This is the story of that earlier 'Mile of the Century' when Lovclock set a  World Record in the Mile.

This article is from the website New Zealand History

Jack Lovelock’s run at Princeton University beat the record for the mile, held by Jules Ladoumègue, by 1.6 seconds. The race was dubbed the ‘greatest mile of all time’ by Time magazine.
The race was part of the sixth annual Oxford-Cambridge vs Princeton-Cornell track meet. There was much media interest in the showdown between Lovelock (Oxford) and Bill Bonthron (Princeton), with speculation that the world record might be broken. Bonthron had won that year’s intercollegiate 800-m and 1500-m events impressively. As a warm-up for the Princeton-Cornell meet, Lovelock and his teammate Forbes Horan (Cambridge) competed against a Yale-Harvard team in the mile. Lovelock won this race in 4 minutes 12.6 seconds, an intercollegiate record.
On the day of the event there were about 5000 spectators at Palmer Stadium, Princeton. Rain threatened but held off, and by the start of the programme at 4.30 p.m. conditions were good for running. The mile was a tactical race. Bonthron took the lead before giving way to John Hazen (Cornell). To Lovelock’s delight, they set a fast pace. With half a mile to go, Bonthron moved back to the front. At the top corner Horan overtook Bonthron to make sure the ¾-mile mark was reached in the target time. Horan soon dropped back, leaving the race to Bonthron and Lovelock.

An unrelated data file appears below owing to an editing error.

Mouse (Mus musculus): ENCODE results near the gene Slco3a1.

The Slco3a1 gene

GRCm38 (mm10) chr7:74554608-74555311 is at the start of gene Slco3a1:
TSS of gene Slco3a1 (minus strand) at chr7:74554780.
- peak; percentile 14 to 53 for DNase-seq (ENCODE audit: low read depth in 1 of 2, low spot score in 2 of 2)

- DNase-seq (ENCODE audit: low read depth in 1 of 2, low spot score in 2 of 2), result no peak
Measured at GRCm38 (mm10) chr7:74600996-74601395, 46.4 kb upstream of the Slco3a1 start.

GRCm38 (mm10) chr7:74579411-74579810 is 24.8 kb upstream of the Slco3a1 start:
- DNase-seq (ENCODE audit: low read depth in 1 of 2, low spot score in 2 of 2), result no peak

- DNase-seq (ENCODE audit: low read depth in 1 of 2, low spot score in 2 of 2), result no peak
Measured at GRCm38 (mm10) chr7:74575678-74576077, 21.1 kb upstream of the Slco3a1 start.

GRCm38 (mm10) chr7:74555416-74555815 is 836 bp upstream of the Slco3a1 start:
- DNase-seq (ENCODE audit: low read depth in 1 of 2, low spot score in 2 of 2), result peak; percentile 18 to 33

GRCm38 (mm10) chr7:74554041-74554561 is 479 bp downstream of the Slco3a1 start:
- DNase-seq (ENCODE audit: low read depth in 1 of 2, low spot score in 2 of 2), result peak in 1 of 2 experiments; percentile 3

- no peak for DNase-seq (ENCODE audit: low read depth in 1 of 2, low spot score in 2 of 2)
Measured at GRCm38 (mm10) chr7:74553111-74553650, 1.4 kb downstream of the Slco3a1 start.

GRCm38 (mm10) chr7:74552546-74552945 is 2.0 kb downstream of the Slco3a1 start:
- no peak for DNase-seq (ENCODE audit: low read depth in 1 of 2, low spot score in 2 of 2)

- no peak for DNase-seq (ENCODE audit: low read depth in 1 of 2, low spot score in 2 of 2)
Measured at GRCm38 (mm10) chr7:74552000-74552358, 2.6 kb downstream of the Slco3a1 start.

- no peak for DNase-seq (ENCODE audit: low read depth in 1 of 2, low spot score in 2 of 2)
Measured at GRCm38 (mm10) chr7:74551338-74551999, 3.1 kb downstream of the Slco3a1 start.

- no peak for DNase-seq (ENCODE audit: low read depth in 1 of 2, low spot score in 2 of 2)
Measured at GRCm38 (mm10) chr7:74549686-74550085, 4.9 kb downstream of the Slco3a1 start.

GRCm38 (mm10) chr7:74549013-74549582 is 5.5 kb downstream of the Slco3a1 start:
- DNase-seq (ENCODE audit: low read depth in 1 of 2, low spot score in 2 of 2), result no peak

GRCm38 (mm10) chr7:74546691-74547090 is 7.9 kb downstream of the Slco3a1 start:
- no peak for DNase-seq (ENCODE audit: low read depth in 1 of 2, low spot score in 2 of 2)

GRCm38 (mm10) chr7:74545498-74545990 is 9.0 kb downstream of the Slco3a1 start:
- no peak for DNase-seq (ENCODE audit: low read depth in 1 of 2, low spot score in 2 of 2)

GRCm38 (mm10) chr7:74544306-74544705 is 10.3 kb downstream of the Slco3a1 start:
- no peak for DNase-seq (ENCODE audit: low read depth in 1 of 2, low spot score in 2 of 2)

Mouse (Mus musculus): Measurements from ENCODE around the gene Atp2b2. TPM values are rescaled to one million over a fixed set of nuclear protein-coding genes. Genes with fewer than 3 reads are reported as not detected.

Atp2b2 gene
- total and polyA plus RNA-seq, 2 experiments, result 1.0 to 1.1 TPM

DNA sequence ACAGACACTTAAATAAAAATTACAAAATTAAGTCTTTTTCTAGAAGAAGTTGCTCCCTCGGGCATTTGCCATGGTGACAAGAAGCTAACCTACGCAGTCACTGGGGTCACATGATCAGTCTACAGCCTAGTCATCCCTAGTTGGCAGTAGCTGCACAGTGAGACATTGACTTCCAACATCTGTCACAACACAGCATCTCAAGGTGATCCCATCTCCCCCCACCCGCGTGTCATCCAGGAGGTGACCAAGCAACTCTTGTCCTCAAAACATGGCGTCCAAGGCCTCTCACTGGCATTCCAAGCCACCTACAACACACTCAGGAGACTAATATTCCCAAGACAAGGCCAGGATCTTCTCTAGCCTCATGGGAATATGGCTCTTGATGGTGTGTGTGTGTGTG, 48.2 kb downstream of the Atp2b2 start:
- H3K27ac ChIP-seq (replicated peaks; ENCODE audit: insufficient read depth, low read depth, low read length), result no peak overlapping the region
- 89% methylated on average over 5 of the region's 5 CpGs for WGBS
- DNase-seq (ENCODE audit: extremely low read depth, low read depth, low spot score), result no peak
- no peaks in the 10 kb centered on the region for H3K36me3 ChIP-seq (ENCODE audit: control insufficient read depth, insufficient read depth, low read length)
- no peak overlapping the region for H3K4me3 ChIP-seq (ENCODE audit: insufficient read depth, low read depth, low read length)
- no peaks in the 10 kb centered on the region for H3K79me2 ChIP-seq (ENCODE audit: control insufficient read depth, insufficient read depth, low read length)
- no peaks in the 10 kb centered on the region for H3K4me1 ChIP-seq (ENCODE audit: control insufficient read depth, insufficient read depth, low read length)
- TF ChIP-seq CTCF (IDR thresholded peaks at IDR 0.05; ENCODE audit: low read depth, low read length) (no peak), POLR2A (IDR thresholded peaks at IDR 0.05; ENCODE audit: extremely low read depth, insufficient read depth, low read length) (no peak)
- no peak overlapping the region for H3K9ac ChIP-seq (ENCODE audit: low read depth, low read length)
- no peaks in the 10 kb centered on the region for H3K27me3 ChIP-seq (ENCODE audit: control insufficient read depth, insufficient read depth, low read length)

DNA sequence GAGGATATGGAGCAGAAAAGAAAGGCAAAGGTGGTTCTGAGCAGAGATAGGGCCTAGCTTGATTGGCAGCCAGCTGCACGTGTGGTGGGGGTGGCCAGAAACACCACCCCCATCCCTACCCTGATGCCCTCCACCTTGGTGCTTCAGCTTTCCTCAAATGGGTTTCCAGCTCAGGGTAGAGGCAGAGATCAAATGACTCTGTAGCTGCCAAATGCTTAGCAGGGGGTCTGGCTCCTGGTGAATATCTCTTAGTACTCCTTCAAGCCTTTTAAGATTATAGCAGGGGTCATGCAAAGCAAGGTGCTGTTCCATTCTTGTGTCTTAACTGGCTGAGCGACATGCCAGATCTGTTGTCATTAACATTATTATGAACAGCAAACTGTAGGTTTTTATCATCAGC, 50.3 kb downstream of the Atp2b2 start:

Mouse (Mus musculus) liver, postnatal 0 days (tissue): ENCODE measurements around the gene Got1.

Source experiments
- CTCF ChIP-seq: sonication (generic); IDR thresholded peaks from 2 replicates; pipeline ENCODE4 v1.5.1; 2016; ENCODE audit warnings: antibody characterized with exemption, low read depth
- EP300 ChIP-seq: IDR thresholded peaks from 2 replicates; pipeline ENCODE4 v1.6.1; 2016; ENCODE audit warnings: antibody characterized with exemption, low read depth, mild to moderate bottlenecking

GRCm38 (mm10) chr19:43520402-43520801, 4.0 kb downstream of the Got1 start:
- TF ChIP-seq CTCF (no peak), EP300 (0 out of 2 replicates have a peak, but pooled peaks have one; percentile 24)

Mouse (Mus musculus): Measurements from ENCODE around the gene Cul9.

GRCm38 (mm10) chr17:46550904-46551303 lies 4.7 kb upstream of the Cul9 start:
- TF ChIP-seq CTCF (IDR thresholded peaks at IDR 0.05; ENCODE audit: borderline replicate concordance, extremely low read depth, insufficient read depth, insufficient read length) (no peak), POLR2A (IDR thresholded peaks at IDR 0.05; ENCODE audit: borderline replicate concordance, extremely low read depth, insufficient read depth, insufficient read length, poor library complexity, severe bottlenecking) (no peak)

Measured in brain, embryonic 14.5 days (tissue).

With 300 m to go, Bonthron pulled away. Lovelock was prepared and shortened and quickened his stride, closing the gap before the final bend. As they came into the home straight he drew level and then hit the front. Bonthron was unable to muster his usual ‘blistering kick’ and Lovelock breasted the tape seven strides ahead.